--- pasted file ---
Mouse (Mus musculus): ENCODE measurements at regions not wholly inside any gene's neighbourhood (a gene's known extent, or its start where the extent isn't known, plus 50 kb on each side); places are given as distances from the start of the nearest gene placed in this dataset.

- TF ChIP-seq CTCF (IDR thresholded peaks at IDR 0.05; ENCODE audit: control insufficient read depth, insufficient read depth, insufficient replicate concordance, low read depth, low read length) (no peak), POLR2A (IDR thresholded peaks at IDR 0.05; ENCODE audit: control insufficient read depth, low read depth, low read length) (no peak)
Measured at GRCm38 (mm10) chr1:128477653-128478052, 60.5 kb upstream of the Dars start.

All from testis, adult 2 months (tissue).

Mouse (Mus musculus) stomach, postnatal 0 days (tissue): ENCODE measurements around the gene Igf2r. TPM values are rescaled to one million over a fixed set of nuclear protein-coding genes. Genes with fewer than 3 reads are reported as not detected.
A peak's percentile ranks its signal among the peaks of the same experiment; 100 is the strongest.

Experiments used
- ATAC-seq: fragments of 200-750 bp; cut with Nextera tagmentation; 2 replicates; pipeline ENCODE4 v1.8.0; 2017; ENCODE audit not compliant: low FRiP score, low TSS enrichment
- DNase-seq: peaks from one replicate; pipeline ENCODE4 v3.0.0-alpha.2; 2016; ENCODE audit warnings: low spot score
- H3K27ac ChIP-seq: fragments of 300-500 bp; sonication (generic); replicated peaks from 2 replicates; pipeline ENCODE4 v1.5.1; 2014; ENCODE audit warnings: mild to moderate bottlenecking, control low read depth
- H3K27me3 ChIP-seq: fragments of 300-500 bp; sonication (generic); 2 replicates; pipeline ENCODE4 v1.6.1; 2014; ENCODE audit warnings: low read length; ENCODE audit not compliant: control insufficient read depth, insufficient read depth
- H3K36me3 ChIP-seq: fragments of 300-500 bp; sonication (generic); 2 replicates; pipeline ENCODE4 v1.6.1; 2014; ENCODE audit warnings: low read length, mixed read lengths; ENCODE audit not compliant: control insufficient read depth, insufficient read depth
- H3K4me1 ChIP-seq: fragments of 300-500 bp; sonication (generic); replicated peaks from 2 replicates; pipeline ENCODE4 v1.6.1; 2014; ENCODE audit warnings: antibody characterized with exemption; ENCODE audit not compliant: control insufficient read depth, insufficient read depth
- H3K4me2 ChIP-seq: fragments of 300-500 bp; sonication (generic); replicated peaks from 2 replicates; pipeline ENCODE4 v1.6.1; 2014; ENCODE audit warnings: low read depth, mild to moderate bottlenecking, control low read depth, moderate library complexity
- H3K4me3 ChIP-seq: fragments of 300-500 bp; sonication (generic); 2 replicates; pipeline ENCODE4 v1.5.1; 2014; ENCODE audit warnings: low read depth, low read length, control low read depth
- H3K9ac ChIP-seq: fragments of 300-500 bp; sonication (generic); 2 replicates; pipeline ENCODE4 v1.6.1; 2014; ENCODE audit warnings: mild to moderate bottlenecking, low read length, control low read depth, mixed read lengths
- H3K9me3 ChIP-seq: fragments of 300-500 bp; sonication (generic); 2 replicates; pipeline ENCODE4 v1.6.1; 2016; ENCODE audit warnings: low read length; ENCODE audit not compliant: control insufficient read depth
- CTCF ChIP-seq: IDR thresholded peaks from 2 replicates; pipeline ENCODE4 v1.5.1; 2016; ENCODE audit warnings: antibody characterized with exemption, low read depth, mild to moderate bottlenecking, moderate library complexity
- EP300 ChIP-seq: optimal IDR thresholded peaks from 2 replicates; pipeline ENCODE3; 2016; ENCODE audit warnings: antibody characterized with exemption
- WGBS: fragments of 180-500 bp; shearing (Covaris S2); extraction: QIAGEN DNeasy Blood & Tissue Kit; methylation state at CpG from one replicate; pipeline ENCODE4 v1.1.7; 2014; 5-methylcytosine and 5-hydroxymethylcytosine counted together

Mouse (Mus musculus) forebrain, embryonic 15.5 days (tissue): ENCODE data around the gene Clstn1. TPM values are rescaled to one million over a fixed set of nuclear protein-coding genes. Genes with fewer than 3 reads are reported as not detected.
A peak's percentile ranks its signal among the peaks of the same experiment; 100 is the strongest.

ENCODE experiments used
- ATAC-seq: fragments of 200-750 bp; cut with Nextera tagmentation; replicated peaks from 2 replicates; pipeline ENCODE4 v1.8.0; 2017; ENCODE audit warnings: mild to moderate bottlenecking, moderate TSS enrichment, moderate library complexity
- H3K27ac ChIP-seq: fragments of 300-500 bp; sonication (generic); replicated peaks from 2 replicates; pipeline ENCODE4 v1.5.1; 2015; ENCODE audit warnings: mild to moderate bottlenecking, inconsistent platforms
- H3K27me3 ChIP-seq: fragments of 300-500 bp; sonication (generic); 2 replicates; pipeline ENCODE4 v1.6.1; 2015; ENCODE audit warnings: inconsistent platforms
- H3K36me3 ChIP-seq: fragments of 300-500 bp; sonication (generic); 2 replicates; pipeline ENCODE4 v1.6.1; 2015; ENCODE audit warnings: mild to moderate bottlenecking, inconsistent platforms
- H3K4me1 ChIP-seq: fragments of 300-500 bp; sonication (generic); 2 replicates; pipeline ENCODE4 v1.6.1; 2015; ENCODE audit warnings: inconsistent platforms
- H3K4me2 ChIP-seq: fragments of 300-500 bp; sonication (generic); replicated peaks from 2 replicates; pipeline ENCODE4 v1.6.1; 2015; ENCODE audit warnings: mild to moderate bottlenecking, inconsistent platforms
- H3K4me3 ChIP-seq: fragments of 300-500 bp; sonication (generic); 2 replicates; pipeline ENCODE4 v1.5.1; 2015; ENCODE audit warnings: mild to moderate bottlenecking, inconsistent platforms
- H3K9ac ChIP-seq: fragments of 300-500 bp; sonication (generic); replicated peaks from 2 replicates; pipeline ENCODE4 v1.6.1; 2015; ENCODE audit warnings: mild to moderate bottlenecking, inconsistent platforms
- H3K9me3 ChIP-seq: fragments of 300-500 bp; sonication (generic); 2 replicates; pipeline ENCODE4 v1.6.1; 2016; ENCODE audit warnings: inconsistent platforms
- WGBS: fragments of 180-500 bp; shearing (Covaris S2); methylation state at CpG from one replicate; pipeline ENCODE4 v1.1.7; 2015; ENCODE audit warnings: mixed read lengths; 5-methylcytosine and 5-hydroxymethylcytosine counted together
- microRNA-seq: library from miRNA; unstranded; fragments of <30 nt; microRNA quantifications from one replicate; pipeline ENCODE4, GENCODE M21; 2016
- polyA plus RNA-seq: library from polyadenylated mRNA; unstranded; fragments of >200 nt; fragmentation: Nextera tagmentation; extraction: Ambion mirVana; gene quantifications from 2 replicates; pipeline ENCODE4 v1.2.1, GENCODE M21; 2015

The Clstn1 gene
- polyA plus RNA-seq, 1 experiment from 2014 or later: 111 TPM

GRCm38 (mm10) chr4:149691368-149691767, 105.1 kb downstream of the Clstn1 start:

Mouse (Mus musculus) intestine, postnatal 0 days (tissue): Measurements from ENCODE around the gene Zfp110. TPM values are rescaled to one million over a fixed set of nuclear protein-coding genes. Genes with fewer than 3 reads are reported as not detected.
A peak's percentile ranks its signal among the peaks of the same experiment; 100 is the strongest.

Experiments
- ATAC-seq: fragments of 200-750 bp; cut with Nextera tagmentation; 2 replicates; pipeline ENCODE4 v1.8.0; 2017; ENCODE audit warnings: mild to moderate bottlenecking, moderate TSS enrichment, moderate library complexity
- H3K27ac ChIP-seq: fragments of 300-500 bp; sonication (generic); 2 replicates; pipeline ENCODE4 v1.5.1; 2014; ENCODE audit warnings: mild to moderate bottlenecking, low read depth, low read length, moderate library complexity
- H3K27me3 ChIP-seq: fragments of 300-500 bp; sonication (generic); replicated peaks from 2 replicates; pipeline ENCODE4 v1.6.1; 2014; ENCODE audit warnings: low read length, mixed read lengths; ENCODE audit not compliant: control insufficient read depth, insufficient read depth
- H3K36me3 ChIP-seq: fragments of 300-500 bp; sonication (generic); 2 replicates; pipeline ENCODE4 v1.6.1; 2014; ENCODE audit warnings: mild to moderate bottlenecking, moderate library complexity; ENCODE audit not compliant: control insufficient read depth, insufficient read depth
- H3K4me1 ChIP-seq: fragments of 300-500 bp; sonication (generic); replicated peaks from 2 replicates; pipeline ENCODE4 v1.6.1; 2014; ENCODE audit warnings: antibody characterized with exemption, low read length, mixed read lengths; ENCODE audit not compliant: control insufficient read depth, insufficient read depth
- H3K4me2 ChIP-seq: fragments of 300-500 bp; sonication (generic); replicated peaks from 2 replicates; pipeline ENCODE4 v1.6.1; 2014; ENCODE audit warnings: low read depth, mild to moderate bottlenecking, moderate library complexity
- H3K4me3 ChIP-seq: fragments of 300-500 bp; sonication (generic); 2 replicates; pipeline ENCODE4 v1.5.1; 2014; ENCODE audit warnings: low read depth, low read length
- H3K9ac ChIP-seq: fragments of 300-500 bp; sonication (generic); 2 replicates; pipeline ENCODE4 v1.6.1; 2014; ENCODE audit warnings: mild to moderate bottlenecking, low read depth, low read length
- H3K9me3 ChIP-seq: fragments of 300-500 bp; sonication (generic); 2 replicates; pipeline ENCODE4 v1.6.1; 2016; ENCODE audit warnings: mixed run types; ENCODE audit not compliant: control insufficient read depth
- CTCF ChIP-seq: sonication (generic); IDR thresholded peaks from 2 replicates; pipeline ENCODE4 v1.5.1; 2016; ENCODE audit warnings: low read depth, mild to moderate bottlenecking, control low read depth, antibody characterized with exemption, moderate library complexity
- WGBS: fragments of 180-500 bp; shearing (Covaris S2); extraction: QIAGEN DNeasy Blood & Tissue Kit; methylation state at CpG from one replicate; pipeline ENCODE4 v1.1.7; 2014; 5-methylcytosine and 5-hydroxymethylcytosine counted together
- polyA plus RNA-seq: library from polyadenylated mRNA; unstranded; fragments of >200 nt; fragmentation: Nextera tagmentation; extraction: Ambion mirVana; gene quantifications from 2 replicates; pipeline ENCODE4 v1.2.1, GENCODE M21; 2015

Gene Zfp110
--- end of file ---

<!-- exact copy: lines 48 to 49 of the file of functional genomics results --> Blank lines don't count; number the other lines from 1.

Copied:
- H3K4me3 ChIP-seq: fragments of 300-500 bp; sonication (generic); 2 replicates; pipeline ENCODE4 v1.5.1; 2014; ENCODE audit warnings: low read depth, low read length
- H3K9ac ChIP-seq: fragments of 300-500 bp; sonication (generic); 2 replicates; pipeline ENCODE4 v1.6.1; 2014; ENCODE audit warnings: mild to moderate bottlenecking, low read depth, low read length